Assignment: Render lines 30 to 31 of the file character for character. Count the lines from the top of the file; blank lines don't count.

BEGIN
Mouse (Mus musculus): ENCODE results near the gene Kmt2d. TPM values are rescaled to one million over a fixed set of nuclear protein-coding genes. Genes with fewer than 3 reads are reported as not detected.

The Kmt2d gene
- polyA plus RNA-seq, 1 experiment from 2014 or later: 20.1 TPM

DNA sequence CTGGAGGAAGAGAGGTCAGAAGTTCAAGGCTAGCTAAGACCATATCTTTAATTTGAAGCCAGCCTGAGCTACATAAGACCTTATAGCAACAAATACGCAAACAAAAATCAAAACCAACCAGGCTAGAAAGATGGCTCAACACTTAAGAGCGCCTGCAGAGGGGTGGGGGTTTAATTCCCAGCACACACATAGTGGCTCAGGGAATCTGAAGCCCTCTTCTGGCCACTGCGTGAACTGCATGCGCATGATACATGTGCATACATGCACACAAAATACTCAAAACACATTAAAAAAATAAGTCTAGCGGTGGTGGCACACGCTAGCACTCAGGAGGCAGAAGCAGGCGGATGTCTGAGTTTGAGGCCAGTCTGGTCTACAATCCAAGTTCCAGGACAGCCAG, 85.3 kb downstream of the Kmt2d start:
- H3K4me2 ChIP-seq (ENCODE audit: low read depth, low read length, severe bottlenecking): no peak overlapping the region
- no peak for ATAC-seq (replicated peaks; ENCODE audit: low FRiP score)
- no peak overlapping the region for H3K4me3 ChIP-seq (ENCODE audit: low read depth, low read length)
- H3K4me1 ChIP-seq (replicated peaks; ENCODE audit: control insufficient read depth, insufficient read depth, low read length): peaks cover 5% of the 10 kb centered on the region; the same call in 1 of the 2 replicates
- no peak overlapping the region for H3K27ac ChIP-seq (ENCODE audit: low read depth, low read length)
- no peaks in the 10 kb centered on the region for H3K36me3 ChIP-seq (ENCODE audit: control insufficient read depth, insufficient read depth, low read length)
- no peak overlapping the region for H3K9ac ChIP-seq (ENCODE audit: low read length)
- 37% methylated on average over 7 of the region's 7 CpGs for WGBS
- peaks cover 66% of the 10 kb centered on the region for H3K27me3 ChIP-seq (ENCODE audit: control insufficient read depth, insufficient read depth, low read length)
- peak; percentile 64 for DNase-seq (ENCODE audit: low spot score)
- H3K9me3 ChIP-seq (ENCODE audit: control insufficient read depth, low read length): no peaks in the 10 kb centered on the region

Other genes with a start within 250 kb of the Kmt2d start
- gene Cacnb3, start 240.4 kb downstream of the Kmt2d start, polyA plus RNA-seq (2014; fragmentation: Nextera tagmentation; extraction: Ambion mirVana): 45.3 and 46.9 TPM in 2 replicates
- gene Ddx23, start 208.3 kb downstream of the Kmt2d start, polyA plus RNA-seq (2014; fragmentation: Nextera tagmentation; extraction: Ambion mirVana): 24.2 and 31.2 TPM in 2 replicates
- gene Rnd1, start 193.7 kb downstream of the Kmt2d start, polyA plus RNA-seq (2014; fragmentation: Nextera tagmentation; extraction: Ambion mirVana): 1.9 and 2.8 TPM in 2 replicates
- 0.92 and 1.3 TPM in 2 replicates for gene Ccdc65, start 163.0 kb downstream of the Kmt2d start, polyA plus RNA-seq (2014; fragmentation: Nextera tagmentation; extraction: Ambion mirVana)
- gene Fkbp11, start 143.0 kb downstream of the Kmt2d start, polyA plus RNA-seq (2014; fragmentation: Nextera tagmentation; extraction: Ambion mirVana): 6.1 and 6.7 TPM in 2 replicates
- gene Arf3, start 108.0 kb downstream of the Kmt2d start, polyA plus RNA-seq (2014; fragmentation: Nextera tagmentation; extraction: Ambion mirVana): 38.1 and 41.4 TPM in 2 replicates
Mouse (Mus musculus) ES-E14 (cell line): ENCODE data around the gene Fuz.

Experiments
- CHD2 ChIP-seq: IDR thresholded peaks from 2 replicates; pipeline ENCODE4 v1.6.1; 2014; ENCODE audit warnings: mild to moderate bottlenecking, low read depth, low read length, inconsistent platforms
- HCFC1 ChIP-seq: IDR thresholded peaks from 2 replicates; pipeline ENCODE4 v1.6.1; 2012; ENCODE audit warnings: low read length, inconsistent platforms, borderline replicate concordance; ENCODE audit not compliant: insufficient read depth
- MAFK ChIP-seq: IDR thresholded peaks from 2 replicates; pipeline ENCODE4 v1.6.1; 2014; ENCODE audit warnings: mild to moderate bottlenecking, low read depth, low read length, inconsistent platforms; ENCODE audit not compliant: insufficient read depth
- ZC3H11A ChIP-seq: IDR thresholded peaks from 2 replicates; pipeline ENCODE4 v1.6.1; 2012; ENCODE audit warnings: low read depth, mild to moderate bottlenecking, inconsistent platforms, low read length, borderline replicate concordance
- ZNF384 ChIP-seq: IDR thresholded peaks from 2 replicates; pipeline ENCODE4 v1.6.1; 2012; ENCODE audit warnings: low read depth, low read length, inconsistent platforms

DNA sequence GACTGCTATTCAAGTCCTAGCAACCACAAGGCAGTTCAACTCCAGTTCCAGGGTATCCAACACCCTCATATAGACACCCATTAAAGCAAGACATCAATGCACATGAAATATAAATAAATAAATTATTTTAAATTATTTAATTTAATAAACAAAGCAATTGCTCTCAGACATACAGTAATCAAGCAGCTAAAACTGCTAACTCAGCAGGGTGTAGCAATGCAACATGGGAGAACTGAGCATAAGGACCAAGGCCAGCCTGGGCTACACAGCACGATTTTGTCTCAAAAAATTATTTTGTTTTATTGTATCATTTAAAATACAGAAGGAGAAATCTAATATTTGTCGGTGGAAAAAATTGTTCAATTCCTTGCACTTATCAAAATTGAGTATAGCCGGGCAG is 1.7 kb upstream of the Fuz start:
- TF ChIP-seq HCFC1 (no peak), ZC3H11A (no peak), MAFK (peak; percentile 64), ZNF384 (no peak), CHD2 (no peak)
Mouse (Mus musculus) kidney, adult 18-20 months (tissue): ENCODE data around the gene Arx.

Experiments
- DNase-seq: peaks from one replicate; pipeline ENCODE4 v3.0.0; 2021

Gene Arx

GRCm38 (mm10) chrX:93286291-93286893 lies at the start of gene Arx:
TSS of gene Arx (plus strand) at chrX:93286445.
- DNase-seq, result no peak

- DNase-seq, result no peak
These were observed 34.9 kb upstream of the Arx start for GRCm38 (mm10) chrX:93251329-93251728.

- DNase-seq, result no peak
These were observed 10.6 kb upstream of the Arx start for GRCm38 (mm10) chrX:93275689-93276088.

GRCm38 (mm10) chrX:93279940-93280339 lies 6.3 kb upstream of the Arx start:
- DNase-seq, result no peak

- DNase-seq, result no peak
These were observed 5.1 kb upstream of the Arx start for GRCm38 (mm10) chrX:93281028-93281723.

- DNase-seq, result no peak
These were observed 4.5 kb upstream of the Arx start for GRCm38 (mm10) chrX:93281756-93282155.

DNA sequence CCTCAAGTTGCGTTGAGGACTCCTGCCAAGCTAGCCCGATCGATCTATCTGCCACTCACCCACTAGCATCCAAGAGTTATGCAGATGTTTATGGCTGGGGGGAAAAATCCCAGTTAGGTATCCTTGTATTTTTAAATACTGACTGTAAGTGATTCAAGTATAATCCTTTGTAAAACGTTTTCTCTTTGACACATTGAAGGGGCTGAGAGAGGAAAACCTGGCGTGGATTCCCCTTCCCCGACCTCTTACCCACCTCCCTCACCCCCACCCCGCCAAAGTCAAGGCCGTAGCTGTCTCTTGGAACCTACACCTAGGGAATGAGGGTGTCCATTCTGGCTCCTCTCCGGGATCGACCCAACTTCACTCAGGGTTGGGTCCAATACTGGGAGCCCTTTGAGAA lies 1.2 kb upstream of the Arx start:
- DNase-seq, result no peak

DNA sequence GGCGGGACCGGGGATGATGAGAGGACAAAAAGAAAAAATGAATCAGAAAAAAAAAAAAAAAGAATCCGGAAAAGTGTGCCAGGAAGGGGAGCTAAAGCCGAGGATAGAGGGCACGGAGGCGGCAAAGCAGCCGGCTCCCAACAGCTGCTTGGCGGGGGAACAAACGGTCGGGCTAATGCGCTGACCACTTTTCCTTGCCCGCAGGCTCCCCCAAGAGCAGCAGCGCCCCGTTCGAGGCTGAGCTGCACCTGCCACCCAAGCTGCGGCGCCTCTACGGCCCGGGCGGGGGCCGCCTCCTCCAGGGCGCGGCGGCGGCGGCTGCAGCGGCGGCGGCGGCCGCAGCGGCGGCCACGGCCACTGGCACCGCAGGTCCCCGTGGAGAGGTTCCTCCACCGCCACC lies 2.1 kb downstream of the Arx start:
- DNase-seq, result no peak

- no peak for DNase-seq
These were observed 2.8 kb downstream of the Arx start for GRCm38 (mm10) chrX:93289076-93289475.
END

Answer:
DNA sequence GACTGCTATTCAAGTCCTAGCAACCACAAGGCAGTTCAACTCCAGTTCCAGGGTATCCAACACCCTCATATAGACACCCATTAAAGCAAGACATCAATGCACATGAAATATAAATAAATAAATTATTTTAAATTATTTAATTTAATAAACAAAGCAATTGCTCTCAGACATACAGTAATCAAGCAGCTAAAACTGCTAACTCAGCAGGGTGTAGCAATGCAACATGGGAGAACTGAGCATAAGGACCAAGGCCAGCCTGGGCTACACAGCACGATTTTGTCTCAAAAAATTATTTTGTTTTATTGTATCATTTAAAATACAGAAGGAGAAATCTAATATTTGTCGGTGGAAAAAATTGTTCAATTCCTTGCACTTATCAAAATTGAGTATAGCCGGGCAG is 1.7 kb upstream of the Fuz start:
- TF ChIP-seq HCFC1 (no peak), ZC3H11A (no peak), MAFK (peak; percentile 64), ZNF384 (no peak), CHD2 (no peak)